The epidermis coordinates auxin-induced stem growth in response to shade

Genes Dev. 2016 Jul 1;30(13):1529-41. doi: 10.1101/gad.283234.116.


Growth of a complex multicellular organism requires coordinated changes in diverse cell types. These cellular changes generate organs of the correct size, shape, and functionality. In plants, the growth hormone auxin induces stem elongation in response to shade; however, which cell types of the stem perceive the auxin signal and contribute to organ growth is poorly understood. Here, we blocked the transcriptional response to auxin within specific tissues to show that auxin signaling is required in many cell types for correct hypocotyl growth in shade, with a key role for the epidermis. Combining genetic manipulations in Arabidopsis thaliana with transcriptional profiling of the hypocotyl epidermis from Brassica rapa, we show that auxin acts in the epidermis in part by inducing activity of the locally acting, growth-promoting brassinosteroid pathway. Our findings clarify cell-specific auxin function in the hypocotyl and highlight the complexity of cell type interactions within a growing organ.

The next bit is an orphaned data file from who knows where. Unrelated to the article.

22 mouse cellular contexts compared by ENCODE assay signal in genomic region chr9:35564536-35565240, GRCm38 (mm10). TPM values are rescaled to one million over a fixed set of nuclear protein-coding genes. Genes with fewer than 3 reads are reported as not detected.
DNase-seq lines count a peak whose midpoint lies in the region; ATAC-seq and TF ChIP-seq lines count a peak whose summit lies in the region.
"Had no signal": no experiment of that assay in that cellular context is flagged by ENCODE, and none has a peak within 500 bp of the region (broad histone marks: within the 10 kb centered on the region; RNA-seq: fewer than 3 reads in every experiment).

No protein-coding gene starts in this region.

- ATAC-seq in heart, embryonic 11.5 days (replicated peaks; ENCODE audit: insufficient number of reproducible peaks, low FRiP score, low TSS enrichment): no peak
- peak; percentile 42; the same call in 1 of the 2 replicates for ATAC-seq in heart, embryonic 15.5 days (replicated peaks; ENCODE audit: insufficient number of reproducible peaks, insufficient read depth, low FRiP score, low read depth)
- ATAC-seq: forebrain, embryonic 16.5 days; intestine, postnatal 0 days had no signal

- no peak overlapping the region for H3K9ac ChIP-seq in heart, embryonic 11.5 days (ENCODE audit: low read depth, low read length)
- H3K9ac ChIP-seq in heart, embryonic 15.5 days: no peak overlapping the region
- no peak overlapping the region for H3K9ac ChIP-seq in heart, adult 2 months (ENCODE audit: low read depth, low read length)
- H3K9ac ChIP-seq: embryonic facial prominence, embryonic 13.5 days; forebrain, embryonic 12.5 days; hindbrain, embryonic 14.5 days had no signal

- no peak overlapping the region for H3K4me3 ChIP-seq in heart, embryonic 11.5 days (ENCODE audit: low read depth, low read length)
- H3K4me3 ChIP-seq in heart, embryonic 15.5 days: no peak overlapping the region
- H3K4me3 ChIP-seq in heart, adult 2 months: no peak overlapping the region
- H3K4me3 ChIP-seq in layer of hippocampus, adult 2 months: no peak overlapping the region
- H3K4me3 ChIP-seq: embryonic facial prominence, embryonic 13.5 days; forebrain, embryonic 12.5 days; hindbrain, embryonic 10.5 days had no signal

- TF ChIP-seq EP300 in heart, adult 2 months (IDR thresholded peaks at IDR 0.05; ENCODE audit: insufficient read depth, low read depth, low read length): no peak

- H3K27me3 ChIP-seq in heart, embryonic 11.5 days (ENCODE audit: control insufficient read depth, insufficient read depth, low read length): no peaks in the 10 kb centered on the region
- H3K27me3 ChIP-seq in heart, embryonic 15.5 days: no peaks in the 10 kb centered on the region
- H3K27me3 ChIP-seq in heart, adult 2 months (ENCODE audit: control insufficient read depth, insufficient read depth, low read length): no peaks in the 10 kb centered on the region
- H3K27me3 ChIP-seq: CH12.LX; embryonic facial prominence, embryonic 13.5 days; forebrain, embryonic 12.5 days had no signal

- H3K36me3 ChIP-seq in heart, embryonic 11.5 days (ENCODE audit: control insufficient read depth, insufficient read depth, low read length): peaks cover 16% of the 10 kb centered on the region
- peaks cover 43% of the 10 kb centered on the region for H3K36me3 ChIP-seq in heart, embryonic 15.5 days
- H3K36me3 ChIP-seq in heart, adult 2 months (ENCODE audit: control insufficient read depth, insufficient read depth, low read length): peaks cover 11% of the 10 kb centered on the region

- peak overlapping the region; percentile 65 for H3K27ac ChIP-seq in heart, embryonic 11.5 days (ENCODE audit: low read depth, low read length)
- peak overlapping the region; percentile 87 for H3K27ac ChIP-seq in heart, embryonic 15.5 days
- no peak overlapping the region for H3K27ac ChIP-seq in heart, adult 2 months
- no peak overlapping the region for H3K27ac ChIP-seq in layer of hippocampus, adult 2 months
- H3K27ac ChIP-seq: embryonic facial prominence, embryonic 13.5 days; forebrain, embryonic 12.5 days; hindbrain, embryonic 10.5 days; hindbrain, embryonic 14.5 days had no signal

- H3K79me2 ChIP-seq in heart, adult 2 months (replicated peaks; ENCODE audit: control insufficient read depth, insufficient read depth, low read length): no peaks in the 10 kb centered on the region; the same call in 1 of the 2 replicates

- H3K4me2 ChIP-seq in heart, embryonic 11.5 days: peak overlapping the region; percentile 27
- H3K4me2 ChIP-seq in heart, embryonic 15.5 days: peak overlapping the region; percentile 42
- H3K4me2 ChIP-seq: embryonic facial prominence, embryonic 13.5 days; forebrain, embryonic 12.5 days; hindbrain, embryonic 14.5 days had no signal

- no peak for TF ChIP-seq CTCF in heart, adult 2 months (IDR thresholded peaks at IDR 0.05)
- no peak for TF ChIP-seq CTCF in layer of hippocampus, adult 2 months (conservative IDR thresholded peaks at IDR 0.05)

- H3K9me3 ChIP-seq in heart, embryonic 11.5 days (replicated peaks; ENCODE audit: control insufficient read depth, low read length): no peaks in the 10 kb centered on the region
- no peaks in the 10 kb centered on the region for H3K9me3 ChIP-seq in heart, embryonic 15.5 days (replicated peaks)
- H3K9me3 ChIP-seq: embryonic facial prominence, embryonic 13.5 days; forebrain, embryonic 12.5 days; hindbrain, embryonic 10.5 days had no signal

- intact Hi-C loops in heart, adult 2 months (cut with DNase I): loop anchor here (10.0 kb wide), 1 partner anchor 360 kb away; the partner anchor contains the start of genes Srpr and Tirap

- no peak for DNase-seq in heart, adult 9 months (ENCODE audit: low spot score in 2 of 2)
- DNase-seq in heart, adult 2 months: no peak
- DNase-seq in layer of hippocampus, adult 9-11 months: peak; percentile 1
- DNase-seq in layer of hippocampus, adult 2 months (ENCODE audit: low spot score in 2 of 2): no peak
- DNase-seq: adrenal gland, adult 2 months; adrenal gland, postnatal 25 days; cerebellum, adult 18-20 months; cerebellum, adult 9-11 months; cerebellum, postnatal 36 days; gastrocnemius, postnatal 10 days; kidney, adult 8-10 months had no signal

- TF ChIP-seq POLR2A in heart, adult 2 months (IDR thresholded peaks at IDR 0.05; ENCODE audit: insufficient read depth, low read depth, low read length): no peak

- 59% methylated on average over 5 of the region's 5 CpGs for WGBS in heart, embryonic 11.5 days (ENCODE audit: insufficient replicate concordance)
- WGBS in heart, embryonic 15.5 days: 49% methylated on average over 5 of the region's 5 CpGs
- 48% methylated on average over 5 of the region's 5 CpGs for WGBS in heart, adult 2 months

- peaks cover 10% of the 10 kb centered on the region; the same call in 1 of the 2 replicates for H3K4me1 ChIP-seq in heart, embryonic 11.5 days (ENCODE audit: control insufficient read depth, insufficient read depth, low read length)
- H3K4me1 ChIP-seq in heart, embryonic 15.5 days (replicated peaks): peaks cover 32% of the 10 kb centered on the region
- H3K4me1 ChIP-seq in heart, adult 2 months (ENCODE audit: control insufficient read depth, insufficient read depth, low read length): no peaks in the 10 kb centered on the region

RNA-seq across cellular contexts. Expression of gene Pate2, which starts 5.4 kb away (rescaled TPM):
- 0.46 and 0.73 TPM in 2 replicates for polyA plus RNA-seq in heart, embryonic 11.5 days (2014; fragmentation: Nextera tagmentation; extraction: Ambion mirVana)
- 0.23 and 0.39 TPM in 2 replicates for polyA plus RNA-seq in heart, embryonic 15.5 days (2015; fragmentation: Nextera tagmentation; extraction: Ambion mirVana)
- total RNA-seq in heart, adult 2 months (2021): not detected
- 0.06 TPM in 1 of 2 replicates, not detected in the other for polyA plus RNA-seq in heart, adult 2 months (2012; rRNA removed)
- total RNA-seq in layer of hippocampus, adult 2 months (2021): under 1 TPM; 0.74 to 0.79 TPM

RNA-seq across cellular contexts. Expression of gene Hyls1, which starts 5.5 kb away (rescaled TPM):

Keywords: auxin; brassinosteroid; epidermis; shade avoidance; stem growth.

MeSH terms

  • Arabidopsis / genetics
  • Arabidopsis / growth & development
  • Arabidopsis Proteins / genetics
  • Brassica rapa / genetics
  • Brassica rapa / growth & development
  • Brassinosteroids / metabolism
  • Brassinosteroids / pharmacology
  • Gene Expression Profiling
  • Gene Expression Regulation, Plant* / radiation effects
  • Hypocotyl / cytology
  • Hypocotyl / drug effects
  • Hypocotyl / growth & development*
  • Hypocotyl / radiation effects
  • Indoleacetic Acids / metabolism*
  • Mutation
  • Nuclear Proteins / genetics
  • Plant Epidermis / metabolism*
  • Plant Epidermis / radiation effects
  • Signal Transduction
  • Sunlight
  • Transcription Factors


  • AXR3 protein, Arabidopsis
  • Arabidopsis Proteins
  • Brassinosteroids
  • Indoleacetic Acids
  • Nuclear Proteins
  • Transcription Factors